Three months later, Hayden threatened his property managers, and the cycle started anew.
During a brief interview last Saturday at Northwest State Correctional Facility in Swanton, Hayden appeared slighter than in his emailed selfies, and he did not voice the rage he expresses electronically. Rather than answer questions, Hayden gave only a short statement declaring himself a "satirist" and a "patriot." He then told this reporter, "Don't forget who you're fucking with now," and walked off. He looked dazed as a guard pointed him back toward the cellblock.
Attempts to speak to Hayden's family were unsuccessful. One apparent out-of-state relative asked not to be contacted again, without confirming or denying the familial relationship. "I have nothing to tell you," the person said.
Hayden's obscure blog makes reference to his mental health and alcohol issues, though his writings are often lucid and occasionally clever. He created a meme depicting himself as "Vermont's most-persecuted dissident," but the right-wing fever swamps have not picked up his cause.
Hayden has defended his actions on First Amendment grounds and has cited the AG's words at the Bennington press conference about former representative Morris' harassment.
"The court tells us that where speech involves public officials or manners of public concern, the First Amendment tolerates a great deal of speech that is hateful and offensive," Donovan said at the time, in a quote Hayden excerpted in one of his emails.
At a March 1 hearing, Hayden's latest appointed attorney, Robert Katims, argued that his actions at city hall and emails to Councilor Dieng did not contain explicit threats or any physical component and were therefore constitutionally protected.
The state, meanwhile, said the charges don't require an explicit threat — or any threat at all. Hayden's disruptive behavior in the mayor's office qualifies as disorderly conduct, according to a legal memo from the State's Attorney's Office.
The emails to Dieng were illegal because they were repetitive and purely malicious, the state says. The state also argues that Dieng's status as a public figure isn't relevant because Hayden's speech "had nothing to do with his public role as a City of Burlington Councilor."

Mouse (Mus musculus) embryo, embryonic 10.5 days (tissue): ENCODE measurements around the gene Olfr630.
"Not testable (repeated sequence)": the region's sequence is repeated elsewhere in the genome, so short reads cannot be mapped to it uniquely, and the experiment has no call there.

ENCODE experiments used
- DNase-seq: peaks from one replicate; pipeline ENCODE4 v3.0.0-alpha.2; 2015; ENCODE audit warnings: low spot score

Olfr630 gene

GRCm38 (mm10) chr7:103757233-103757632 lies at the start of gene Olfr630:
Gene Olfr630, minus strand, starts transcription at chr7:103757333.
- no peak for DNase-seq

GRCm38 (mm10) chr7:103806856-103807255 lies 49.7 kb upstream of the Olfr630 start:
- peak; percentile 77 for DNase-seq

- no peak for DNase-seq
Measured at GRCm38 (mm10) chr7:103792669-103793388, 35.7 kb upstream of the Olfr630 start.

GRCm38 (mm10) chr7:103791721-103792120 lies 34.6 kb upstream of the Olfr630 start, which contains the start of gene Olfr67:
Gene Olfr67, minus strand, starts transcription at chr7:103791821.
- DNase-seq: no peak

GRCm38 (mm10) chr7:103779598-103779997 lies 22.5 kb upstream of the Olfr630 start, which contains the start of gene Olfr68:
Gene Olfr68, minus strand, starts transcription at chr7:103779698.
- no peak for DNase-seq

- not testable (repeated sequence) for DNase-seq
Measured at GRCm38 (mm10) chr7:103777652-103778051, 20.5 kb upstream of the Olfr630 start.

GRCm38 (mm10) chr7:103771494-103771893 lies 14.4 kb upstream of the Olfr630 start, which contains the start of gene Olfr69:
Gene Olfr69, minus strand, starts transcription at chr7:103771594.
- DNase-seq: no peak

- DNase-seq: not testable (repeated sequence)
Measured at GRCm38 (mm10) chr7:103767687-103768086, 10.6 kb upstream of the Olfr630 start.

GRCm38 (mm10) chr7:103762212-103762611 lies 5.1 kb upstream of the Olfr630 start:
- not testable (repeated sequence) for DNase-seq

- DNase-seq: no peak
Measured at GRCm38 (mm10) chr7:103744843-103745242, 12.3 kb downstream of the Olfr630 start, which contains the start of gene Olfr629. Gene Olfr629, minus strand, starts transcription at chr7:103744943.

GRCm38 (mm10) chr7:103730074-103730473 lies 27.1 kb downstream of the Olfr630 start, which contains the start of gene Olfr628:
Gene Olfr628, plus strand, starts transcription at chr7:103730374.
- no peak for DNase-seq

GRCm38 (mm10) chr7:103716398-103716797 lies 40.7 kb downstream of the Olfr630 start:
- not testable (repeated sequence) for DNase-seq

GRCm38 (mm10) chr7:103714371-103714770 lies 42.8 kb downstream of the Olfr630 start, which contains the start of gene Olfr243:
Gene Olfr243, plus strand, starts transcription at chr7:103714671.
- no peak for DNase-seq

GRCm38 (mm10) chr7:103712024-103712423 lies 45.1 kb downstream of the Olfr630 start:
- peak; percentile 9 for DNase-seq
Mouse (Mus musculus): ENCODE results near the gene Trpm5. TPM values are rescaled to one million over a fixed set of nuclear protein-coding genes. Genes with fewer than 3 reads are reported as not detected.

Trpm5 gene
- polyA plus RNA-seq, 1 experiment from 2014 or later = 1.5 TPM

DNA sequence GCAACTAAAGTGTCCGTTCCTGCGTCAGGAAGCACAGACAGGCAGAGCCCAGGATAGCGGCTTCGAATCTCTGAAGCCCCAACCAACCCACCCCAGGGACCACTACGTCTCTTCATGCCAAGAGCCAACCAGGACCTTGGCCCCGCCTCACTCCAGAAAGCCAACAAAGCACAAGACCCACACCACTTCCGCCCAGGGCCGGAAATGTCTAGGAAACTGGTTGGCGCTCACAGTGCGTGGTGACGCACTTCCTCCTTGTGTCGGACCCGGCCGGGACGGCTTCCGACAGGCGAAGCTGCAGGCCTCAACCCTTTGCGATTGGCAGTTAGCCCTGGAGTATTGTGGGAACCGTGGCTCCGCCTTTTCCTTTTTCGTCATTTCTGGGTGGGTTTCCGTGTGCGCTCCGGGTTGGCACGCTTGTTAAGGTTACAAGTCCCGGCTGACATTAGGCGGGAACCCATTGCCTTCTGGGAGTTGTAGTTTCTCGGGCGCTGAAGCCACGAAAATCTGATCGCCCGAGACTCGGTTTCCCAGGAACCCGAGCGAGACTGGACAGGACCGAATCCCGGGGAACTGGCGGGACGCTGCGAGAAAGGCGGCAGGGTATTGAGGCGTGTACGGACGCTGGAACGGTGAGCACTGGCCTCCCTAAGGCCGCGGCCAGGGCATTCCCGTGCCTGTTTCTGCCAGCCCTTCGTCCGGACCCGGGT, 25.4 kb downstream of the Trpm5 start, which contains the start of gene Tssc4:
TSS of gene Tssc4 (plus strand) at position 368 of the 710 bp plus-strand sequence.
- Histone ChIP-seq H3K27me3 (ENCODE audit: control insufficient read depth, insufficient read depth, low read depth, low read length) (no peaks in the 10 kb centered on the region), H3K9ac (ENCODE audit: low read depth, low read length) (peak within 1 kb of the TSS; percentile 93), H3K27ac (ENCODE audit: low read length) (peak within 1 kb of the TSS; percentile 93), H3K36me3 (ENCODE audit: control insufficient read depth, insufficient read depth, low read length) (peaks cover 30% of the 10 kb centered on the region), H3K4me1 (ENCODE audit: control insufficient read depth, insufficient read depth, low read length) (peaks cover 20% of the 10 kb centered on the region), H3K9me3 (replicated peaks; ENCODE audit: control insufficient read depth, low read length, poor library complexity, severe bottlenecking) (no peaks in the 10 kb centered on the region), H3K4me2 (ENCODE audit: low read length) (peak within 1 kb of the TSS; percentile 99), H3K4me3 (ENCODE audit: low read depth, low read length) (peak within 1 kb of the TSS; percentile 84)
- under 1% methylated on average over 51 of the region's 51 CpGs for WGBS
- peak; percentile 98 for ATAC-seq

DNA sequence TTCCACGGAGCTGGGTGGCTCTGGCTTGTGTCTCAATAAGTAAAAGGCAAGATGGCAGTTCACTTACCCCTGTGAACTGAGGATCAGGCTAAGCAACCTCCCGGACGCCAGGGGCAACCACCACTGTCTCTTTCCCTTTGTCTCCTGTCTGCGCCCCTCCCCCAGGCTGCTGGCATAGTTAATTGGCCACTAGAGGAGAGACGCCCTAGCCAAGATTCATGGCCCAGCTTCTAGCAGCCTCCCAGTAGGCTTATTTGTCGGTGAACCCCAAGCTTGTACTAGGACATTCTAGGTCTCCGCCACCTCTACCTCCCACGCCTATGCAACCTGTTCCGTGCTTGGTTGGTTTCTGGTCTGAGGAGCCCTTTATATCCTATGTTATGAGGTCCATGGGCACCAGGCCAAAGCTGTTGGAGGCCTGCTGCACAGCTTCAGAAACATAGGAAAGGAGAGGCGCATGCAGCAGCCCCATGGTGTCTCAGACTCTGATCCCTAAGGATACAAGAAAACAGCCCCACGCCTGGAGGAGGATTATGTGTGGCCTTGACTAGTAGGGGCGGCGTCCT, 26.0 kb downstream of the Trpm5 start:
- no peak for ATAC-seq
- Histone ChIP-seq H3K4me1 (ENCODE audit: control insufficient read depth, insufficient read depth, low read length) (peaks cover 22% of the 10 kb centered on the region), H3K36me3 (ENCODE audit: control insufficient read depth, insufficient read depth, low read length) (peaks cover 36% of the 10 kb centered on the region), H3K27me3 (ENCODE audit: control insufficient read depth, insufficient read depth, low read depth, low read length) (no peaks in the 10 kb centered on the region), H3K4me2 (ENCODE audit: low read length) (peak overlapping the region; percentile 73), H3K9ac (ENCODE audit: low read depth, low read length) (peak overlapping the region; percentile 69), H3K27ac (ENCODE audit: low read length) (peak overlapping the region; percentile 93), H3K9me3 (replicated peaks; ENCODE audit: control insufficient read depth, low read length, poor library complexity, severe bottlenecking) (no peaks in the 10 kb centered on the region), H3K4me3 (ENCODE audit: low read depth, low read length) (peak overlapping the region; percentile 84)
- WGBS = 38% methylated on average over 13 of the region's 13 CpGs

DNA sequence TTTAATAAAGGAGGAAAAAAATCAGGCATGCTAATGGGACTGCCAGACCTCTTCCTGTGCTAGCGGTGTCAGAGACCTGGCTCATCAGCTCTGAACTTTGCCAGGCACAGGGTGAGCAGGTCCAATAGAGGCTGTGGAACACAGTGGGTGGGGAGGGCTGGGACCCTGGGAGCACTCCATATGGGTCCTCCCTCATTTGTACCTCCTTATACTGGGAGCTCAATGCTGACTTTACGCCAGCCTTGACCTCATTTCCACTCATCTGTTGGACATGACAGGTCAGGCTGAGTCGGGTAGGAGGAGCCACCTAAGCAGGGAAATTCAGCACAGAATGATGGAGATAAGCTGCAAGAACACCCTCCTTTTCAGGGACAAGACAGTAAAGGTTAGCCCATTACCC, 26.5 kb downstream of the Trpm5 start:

Superior Court Judge Kevin Griffin has yet to rule on the arguments.
Chittenden County State's Attorney Sarah George declined to discuss the pending cases but noted their "complicated" nature and said her office carefully considers constitutional questions when reviewing each charge.
Weinberger commended police and prosecutors for their "aggressive actions."
"I think if Kiah Morris had been living within Burlington when these incidents [targeting her] took place, the Burlington Police Department would have been as aggressive as possible in protecting her," Weinberger said.
During his 117 recorded encounters with police and dozens of prosecutions since 2011, Hayden's mental health has been called into question repeatedly.
Del Pozo acknowledged as much but said the justice system's "first goal" is to protect Vermonters. "The second goal is, if possible, to try to get him help that will make him less of a threat," he said.
Gill said he considered that mental health issues might have prompted Hayden's missives. But he also noted that the man was persistent and methodical.
"He knows what he's doing, and he's doing it very deliberately," Gill said.
Gill thinks Hayden should be in jail. Dieng said he isn't sure where Hayden belongs. His concern is more immediate.
"All I want is for him to stop contacting me and sending emails about my religion, my family, my race," Dieng said.